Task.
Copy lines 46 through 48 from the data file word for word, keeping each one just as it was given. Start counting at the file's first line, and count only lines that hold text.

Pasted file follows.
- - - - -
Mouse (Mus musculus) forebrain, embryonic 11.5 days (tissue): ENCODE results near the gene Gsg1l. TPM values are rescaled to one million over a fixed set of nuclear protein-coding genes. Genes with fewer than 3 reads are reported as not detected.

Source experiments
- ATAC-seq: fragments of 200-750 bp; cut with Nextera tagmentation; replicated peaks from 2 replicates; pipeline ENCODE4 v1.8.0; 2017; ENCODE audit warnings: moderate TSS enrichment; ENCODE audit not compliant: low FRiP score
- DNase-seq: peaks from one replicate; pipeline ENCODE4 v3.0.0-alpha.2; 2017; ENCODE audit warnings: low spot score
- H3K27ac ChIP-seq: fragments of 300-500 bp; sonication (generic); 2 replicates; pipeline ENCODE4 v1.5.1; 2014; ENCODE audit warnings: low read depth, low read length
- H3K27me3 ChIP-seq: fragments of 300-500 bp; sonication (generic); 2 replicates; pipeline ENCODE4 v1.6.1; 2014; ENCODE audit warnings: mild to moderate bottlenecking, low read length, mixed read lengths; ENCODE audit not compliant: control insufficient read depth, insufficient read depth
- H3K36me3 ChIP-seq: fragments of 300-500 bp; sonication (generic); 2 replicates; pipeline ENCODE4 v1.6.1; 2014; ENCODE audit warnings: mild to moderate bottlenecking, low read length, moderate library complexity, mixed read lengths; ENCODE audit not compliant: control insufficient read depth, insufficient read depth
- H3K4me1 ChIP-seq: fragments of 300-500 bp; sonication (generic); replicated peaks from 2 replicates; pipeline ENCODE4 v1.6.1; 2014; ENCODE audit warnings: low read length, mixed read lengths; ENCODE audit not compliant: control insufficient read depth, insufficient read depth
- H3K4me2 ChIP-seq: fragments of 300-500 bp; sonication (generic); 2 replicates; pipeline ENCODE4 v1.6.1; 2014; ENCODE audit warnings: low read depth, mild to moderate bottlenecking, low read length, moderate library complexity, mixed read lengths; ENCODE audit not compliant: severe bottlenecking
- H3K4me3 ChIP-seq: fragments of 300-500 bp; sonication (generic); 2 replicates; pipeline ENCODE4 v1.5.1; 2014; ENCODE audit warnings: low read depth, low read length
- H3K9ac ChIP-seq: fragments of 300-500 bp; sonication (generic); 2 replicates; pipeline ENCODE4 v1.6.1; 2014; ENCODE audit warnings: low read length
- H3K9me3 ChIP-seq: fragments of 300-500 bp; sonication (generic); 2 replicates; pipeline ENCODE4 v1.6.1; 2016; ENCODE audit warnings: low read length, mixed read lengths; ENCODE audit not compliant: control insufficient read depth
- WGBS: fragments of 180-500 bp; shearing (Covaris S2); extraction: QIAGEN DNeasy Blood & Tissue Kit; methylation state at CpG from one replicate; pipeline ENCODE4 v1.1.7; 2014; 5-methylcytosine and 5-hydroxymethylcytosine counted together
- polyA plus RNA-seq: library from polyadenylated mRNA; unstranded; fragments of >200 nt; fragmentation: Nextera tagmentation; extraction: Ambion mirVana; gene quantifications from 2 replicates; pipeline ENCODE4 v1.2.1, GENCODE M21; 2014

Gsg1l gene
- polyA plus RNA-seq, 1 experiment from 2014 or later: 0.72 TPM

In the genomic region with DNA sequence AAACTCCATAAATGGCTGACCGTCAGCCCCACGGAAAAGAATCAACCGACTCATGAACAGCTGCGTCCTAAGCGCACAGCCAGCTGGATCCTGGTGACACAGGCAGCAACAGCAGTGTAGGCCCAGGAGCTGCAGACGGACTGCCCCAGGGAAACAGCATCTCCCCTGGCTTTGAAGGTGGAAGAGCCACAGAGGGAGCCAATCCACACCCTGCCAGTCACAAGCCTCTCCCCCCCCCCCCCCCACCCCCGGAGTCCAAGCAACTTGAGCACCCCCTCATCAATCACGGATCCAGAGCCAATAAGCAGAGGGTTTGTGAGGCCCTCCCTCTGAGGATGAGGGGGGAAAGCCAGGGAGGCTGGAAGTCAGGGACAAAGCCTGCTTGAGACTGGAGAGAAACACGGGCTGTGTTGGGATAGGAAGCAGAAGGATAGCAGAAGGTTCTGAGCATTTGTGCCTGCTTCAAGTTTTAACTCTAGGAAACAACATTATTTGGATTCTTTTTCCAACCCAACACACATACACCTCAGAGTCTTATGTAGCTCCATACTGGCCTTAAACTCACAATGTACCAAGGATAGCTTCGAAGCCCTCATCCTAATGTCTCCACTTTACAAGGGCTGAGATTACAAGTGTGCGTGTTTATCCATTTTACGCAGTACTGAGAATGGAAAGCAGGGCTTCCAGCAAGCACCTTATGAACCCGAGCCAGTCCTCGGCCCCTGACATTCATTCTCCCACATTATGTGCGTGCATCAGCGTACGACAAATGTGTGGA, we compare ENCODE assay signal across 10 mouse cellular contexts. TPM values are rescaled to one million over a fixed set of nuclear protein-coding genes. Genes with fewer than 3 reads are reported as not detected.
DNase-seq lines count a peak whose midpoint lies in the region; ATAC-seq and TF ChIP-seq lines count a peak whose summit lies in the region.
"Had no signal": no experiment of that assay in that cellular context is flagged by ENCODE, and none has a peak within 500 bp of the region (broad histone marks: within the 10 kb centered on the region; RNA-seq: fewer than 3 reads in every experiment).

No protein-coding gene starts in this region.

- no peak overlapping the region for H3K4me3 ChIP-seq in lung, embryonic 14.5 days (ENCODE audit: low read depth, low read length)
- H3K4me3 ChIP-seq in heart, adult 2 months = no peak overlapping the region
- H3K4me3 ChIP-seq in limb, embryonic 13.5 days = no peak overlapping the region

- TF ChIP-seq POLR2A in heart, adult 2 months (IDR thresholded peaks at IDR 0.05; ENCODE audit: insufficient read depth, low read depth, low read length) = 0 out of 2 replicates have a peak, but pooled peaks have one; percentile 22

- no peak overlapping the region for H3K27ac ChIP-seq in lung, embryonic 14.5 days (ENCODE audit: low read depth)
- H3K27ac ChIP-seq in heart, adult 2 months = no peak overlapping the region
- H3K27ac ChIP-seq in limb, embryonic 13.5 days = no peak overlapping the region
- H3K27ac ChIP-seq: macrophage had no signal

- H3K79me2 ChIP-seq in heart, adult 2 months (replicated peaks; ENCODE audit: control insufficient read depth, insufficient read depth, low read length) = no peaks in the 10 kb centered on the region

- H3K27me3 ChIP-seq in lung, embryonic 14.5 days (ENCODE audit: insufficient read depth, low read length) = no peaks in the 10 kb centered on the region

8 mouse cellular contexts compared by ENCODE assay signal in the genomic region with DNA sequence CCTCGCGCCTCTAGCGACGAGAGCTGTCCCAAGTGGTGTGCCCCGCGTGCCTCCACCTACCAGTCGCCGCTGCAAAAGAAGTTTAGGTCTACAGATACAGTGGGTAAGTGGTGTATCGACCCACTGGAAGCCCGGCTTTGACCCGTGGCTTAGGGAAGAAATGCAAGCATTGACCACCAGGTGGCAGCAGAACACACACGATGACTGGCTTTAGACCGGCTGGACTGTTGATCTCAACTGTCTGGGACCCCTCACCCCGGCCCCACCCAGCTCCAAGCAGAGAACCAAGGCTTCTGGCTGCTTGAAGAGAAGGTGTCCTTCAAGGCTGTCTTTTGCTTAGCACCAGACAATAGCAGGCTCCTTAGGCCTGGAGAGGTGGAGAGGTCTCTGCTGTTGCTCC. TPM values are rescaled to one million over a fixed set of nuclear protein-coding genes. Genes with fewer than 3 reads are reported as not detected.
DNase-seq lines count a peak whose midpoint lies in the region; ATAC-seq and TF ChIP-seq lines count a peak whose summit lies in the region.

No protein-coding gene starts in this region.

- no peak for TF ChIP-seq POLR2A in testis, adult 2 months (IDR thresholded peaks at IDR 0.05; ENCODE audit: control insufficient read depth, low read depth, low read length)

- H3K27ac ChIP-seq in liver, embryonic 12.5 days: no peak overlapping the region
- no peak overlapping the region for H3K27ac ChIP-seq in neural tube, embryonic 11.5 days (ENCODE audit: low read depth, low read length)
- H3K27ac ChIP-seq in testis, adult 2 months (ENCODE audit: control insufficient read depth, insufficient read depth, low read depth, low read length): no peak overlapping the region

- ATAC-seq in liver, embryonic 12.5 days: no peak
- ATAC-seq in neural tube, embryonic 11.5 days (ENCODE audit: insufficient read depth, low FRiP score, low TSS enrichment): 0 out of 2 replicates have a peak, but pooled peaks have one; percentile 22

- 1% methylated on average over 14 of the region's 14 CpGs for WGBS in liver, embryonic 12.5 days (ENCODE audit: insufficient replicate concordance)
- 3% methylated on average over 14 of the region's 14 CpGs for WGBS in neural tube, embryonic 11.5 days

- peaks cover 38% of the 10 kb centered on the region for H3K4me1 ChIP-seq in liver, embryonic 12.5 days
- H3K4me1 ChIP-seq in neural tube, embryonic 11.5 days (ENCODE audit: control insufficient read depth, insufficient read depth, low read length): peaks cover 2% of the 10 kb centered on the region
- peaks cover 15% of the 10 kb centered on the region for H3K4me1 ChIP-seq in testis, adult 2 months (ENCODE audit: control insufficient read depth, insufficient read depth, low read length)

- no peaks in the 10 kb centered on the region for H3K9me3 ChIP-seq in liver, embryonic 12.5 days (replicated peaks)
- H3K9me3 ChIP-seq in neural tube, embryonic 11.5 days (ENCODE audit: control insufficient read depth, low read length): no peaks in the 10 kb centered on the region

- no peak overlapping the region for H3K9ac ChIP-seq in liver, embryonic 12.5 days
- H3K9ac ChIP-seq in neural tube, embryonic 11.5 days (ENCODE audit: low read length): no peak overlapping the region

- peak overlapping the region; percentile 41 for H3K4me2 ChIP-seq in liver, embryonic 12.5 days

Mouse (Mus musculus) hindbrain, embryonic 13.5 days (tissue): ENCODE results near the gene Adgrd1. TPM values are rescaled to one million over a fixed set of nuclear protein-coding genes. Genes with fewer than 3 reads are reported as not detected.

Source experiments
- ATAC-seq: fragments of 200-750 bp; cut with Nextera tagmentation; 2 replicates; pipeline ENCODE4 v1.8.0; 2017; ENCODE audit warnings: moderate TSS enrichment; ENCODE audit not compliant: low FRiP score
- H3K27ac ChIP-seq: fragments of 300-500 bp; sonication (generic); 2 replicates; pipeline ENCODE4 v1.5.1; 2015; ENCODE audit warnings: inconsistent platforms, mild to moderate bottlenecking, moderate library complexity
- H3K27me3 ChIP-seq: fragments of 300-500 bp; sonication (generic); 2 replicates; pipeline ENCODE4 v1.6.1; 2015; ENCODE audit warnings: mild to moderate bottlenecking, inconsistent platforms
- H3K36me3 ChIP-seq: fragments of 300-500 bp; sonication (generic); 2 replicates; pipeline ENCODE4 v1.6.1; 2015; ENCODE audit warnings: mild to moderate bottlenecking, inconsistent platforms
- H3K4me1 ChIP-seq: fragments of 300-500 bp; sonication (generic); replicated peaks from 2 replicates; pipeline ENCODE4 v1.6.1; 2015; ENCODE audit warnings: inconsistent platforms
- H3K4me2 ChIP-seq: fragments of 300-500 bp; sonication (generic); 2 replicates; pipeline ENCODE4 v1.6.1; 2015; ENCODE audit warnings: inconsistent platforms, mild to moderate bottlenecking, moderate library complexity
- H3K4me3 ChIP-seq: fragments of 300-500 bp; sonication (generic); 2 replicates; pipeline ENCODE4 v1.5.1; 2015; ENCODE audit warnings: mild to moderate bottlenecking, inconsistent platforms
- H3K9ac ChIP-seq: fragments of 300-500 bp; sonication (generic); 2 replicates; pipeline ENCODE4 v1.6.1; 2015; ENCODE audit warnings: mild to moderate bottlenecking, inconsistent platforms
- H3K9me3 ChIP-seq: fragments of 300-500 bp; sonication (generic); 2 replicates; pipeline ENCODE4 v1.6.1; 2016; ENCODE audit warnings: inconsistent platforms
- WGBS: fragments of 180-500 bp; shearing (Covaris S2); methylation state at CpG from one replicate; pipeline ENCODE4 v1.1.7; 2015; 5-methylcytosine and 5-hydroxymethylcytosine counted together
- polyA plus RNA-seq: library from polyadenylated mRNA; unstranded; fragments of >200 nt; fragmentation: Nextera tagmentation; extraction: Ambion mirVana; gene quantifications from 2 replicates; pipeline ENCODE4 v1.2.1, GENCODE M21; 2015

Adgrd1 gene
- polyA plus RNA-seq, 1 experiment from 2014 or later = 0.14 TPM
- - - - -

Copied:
- H3K9me3 ChIP-seq in neural tube, embryonic 11.5 days (ENCODE audit: control insufficient read depth, low read length): no peaks in the 10 kb centered on the region

- no peak overlapping the region for H3K9ac ChIP-seq in liver, embryonic 12.5 days
- H3K9ac ChIP-seq in neural tube, embryonic 11.5 days (ENCODE audit: low read length): no peak overlapping the region